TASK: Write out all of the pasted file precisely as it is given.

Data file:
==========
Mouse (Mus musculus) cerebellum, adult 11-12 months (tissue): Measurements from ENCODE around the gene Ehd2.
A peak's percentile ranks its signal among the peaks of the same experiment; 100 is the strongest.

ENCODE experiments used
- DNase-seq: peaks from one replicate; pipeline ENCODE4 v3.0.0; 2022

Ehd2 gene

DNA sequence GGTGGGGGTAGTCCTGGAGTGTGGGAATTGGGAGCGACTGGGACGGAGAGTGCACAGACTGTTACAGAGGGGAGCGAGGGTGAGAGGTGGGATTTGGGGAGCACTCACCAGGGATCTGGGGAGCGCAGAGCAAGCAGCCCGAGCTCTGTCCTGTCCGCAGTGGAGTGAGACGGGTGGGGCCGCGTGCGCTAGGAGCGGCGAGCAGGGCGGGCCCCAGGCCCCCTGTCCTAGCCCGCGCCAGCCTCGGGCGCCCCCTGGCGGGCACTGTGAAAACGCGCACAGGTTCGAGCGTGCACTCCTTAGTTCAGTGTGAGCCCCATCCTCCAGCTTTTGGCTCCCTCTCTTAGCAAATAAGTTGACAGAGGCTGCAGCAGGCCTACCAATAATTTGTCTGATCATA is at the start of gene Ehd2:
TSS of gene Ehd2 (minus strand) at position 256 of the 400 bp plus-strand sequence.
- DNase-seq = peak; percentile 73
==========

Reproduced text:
Mouse (Mus musculus) cerebellum, adult 11-12 months (tissue): Measurements from ENCODE around the gene Ehd2.
A peak's percentile ranks its signal among the peaks of the same experiment; 100 is the strongest.

ENCODE experiments used
- DNase-seq: peaks from one replicate; pipeline ENCODE4 v3.0.0; 2022

Ehd2 gene

DNA sequence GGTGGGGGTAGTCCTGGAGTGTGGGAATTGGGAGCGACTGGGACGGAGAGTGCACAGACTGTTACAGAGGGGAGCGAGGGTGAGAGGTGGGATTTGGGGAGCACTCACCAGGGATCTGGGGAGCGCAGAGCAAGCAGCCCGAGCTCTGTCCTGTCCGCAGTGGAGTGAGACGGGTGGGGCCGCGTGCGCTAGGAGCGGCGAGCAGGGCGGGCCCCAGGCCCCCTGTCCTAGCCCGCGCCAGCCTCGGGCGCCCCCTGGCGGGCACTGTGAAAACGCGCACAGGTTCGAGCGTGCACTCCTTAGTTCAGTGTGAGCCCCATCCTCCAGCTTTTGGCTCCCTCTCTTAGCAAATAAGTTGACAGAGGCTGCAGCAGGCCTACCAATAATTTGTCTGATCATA is at the start of gene Ehd2:
TSS of gene Ehd2 (minus strand) at position 256 of the 400 bp plus-strand sequence.
- DNase-seq = peak; percentile 73